The present author, together with Marcos López de Prado, has just published the article How backtest overfitting in finance leads to false discoveries in Significance, a journal of the British Statistical Society. The published article is now available at the Significance (Wiley) website.
This article is condensed from the following manuscript, which is freely available from SSRN: Finance is Not Excused: Why Finance Should Not Flout Basic Principles of Statistics.
This paper introduces the problem of backtest overfitting in finance to the general reader who may be trained in the basics of statistics but not necessarily familiar with the application
Continue reading How backtest overfitting in finance leads to false discoveries
Block function approximation to normal distribution
Introduction
Today, arguably more than ever before, the world is governed by the science of probability and statistics. “Big data” is now the norm in scientific research, with terabytes of data streaming into research centers from satellites and experimental facilities, analyzed by supercomputers. “Data mining” is now an essential part of mathematical finance and business management. Numerous public opinion polls, expertly analyzed, guide the political arena. Covid19 infection rates, immunization levels and r0 factors are a staple of nightly newscasts.
Yet the public at large remains mostly ignorant of the basic principles
Continue reading The brave new world of probability and statistics
Venice astrological circle; credit Wikimedia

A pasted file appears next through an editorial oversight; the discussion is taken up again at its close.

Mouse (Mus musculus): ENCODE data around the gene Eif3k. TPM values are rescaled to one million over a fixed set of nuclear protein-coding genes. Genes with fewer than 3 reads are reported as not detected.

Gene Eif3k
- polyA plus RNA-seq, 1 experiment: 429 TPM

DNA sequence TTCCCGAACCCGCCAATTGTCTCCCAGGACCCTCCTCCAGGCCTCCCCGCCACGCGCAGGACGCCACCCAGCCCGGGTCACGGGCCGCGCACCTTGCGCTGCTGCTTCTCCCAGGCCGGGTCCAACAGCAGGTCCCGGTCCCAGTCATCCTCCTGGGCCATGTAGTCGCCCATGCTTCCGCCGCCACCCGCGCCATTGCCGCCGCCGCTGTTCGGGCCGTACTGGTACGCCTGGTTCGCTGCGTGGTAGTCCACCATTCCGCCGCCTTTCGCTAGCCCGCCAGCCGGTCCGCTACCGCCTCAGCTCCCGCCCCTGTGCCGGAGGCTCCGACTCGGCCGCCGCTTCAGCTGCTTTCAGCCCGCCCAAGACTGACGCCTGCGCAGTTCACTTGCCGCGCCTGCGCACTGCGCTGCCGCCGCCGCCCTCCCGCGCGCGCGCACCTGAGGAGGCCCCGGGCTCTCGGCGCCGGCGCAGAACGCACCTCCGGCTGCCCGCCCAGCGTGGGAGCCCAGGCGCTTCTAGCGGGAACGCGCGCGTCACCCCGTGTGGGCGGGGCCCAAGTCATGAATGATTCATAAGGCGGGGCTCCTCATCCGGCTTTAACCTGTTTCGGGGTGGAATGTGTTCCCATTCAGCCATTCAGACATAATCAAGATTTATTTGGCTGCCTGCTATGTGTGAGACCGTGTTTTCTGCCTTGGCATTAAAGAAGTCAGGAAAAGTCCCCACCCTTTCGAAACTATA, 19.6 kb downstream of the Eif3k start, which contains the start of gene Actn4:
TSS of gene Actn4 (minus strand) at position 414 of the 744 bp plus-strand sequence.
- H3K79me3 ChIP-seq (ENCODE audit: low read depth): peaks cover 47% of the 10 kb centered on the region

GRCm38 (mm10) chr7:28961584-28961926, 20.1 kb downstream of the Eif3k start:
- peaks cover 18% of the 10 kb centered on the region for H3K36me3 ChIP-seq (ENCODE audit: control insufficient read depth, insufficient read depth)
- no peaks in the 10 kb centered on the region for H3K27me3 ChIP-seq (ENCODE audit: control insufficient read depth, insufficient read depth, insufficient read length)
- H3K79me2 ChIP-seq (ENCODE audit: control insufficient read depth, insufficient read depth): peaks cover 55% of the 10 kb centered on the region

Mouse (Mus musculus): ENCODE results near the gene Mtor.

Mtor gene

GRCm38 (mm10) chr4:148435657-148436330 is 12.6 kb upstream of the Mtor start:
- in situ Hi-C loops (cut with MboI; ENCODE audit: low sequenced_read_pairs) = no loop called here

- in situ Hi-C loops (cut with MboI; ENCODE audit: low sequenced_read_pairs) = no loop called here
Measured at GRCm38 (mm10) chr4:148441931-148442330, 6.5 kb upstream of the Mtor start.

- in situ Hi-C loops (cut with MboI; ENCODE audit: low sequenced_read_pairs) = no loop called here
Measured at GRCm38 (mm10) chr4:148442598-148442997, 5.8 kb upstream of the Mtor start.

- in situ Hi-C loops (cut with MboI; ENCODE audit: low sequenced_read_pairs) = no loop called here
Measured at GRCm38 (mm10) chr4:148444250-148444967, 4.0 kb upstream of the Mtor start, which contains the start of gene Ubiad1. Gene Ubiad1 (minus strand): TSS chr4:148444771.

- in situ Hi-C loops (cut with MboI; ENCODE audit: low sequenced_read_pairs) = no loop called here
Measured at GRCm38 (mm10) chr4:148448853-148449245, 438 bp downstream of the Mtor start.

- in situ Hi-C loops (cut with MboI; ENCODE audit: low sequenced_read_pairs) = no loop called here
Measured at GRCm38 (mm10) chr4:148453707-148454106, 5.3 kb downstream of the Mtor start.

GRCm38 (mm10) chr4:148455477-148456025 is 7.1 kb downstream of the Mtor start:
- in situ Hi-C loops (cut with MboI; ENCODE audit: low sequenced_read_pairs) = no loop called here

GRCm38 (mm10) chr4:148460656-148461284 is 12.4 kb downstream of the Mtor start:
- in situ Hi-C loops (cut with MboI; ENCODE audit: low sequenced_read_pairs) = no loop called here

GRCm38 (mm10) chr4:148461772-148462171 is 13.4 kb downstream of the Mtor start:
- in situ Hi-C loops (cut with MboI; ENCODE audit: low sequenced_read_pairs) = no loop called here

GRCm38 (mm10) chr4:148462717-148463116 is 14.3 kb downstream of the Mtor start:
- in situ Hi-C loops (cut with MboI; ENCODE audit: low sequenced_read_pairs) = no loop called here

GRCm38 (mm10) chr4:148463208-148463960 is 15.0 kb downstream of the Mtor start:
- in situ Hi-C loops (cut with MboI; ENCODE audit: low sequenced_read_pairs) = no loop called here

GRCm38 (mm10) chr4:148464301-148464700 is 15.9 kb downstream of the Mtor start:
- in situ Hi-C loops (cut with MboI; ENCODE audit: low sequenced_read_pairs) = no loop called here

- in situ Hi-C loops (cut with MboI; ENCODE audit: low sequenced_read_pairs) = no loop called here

Astrology in finance?
In a previous MathInvestor article, we mentioned how absurd it would be if someone offered predictions of stock or bond prices or cryptocurrency rates based on astrological signs.
Consider for a moment that financial market prices are based on a confluence of many thousands of factors worldwide, including developments in science and technology, changes in consumer sentiment and preferences, changes in prices of production, public health emergencies (e.g., Covid19), political developments, competition with other financial instruments and even changes in weather. These prices are negotiated electronically, on behalf of millions of
Continue reading Can astrology predict financial markets??
A black swan; credit: Wikimedia
The replicability crisis in science
Recent public reports have underscored a crisis of replicability in numerous fields of science:
In 2012, Amgen researchers reported that they were able to replicate fewer than 10 of 53 cancer studies. In March 2014, physicists announced with fanfare that they had detected evidence of gravitational waves from the “inflation” epoch of the big bang. However, other researchers were unable to verify this conclusion. The current consensus is that the twisting patterns in the data are due to dust in the Milky Way, not inflation. In 2015, in a
Continue reading The failure of anomaly indicators in finance
Venice astrological circle; credit Wikimedia
Pseudoscience and forecasting
Suppose, during a nightly TV weather broadcast, that a reporter presented forecasts by persons, with no credentials in mathematical meteorology, who based their analysis on eyeballing a few charts and graphs. If anyone took such amateur forecasts seriously, when a severe storm was approaching, rather than relying on the consensus of qualified scientists assisted by stateoftheart supercomputer models, they would risk disaster.
Or suppose that someone suggested that “biorhythms” (a person’s presumed daily, monthly and yearly cycles that supposedly start in sync at birth) could be used to predict the performance
Continue reading Another miserable year for market forecasters